Turning now to FIGURE 4, theoretical molecular simulations were utilized to model the performance of nanoCMs in accordance with the present invention. The theoretical nanoCM 400 is similar to nanoCM IOOA (FIGURE IA) in that it includes a PGM having first and second, parallel SWCNTs 410 deployed between and rigidly connected to a structural ground 430 and a coupler 420. The structural ground 430 and the coupler 420 are assumed to possess a high stiffness that warrants modeling them as theoretically rigid relative to the SWCNTs. Two forces, FA and FB, having equal magnitude, were applied mathematically to the coupler 420. The nanotubes 410 were further assumed to be defect-free. The invention is, of course, not limited to such model assumptions. As shown in FIGURE 4 and in Table 1, nanoCM has a mechanism (device) size (e.g., along either x or y axes) of less than about 100 nm. Characteristics of the SWCNTs used in the molecular simulations are shown in Table 1 :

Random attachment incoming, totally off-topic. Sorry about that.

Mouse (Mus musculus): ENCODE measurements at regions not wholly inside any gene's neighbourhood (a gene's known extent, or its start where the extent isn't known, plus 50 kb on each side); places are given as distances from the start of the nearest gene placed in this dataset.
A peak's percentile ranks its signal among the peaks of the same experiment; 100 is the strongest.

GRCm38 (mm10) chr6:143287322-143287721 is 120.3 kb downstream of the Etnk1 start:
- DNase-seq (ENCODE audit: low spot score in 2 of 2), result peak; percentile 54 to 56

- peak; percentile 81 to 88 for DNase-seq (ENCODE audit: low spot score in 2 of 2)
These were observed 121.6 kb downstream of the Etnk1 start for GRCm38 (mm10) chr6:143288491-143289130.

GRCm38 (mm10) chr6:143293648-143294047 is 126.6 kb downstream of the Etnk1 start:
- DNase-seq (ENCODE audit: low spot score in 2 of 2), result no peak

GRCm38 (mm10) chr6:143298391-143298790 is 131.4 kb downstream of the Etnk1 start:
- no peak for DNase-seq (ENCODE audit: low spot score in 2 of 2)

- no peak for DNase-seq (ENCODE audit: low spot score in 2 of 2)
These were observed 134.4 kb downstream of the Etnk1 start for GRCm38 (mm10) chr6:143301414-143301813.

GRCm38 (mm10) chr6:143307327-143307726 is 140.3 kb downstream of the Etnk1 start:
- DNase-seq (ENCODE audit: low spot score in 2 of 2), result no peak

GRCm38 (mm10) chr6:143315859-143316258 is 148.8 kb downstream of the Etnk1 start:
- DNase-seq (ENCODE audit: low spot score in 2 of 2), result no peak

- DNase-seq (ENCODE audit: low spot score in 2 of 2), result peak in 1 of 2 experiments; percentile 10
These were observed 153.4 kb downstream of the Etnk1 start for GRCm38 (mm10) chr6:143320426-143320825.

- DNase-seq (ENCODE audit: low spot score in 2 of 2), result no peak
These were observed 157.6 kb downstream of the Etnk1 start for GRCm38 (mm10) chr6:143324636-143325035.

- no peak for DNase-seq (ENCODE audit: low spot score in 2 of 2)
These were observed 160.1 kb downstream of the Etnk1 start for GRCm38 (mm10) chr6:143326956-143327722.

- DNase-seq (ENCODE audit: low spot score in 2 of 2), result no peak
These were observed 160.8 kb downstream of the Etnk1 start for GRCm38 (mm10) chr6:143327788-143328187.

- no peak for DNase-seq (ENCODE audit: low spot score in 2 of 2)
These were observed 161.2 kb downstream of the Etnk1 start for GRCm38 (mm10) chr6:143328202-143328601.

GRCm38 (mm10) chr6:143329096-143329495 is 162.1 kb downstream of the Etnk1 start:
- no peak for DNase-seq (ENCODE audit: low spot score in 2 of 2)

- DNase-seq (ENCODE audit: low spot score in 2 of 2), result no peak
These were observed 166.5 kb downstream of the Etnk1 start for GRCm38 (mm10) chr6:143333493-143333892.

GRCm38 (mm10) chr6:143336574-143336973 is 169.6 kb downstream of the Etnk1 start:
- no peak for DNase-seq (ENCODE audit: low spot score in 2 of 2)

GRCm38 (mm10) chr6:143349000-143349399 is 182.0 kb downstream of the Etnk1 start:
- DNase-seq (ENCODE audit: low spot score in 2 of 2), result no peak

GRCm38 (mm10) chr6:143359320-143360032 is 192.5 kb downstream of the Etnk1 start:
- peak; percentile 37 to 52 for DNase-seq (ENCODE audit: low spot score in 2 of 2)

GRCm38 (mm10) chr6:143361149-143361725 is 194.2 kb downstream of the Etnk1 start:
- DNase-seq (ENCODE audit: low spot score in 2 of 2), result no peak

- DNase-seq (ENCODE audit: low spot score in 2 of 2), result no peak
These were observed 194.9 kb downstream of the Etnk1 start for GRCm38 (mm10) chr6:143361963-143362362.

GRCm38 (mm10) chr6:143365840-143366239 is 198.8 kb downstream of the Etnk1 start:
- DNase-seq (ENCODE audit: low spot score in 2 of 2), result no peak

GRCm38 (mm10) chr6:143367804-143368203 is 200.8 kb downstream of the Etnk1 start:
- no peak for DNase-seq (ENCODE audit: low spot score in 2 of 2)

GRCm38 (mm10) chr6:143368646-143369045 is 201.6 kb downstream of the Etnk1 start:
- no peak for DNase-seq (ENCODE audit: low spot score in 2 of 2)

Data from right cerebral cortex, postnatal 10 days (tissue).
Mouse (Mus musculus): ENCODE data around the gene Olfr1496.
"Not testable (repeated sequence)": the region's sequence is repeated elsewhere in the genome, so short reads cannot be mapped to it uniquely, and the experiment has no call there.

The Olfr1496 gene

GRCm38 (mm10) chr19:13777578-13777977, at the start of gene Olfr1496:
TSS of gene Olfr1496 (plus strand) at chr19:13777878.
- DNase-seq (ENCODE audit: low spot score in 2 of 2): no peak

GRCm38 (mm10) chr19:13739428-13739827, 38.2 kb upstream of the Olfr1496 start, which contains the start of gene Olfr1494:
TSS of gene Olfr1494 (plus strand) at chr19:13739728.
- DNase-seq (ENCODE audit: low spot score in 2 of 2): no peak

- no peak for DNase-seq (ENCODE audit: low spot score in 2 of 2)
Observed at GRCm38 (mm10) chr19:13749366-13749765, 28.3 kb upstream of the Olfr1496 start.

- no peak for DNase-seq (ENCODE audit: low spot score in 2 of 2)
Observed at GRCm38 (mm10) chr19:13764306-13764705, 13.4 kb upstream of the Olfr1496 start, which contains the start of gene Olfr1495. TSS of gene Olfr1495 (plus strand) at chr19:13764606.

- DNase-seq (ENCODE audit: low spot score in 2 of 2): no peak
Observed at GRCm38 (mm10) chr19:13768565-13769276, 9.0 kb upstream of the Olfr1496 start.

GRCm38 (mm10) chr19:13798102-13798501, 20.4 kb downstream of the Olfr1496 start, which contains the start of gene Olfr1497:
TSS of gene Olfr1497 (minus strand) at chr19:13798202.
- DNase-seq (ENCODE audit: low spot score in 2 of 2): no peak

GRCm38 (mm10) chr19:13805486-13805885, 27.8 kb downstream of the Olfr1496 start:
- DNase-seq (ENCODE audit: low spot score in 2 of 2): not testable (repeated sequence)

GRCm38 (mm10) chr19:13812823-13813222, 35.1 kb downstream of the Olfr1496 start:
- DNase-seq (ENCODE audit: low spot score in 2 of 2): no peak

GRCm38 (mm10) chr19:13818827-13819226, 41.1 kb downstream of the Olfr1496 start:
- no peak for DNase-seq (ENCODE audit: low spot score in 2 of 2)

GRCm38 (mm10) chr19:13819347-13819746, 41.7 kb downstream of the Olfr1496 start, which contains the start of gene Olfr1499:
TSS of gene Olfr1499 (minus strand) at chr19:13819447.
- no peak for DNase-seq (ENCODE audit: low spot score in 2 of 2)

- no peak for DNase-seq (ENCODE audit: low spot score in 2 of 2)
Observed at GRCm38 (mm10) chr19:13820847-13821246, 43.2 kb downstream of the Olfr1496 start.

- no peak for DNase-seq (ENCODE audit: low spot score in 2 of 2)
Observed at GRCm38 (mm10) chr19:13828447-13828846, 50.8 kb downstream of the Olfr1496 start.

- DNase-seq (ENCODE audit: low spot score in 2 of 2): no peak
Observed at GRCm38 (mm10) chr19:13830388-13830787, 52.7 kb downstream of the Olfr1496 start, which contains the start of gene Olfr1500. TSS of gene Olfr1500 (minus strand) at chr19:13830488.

The above described molecular simulations revealed two regions of mechanical operation. These regions of operation are illustrated in FIGURES 5A and 5B. In the first region (Region 1 , FIGURE 5A), displacement of the device is governed by bulk elastic deformation of the SWCNTs. This region 1 behavior is similar to that experienced in large-scale (macro- and micro-scale) compliant PGMs. The motion in this region tends to be well defined and stable. At a critical load, kinks form at the ends of the carbon nanotubes as shown in FIGURE 5B (kinks 1, 2, 3, and 4 are shown). The kinks form when it becomes energetically favorable for the CNTs to form kinks in order to minimize the potential energy of the nano-PGM system. This region 2 (FIGURE 5B) mechanical behavior occurs when each tube end has kinked, i.e., when there are four kinks (one at each end of each CNT). When at least one, but less than all of the ends have kinks, e.g., in the embodiment shown, the number of kinks is not zero (region 1) or four (region 2), the device is in a transition region. In region 2, the device's displacements are governed by the compliant, hinge-like bending of the four kinks. The device geometry in region 2 resembles that of a rigid link-hinge PGM having a torsion spring deployed at each hinge (e.g., as shown on the conventional macro-scale device in FIGURE 5C). The present inventors have found that the similarity between region 2 mechanical behavior and link- hinge PGM may enable the wealth of knowledge regarding the design of rigid link-hinge PGMs to be adapted to predict the behavior of the inventive nanoCMs in region 2.  With reference now to FIGURES 6A and 6B, the buckling events that lead to the kinks are described in more detail. FIGURES 6A and 6B plot simulated force (in nN) versus distance (in nm) for both loading and unloading of the nano-scale PGM of FIGURE 4. FIGURE 6B plots identical data to that of FIGURE 6A but highlights the range over which the loading and unloading curves are not coincident. On loading (open circles in FIGURES 6A and 6B), the coupler 420 travels via points A-B-C-D-E, and then through points E-D-F-G-A on unloading. While not wishing to be bound by theory, the difference between the loading and unloading curves is thought to be the result of two phenomena: (i) van der Waals interactions and (ii) the geometric nonlinearity associated with the buckled geometry. The invention is, of course, not limited in this regard.  Again, not wishing to be bound by any particular theory, the shape of the loading curve is considered first. In considering a longitudinal cross-section of a non- buckled nanotube 410, there are weakly attractive forces between carbon atoms at the 12 and 6 o'clock positions while there is a strong repulsive reaction between carbon atoms at the 2 o'clock and 4 o'clock positions. The sum of the repulsive forces across the diameter tends to be larger than the attractive forces in the same direction. The repulsion acts to hold the walls of a (5,5) nanotube during loading. As van der Waals interactions prevent the collapse of smaller tubes, and in some cases will aid the collapse of larger tubes, the elasto-mechanic response of a carbon nanotube-based nanoCMs in accordance with the invention tends to be diameter specific. The effect on a (5,5) nano-scale PGM may be observed in FIGURE 6A by comparing the normal loading curve (M:Loading) with the loading curve obtained when van der Waals interactions are disabled (M:no vdW). The van der Waals interactions lead to higher device stiffness (slope) in region one and a higher critical buckling load at which the tube ends lose bending stiffness. Immediately following buckling, the new device topology may be defined by (a) the reduced moment stiffness of the kinked cross-sections near the tube ends, (b) the comparatively larger stiffness of the yet-to-buckle tube ends, and (c) the repulsive van der Waals interactions within the buckled and non-buckled tube ends. While one or more tube ends are not buckled, the loading curve tends to be higher than the unloading curve due to the higher force required to deform unbuckled tubes.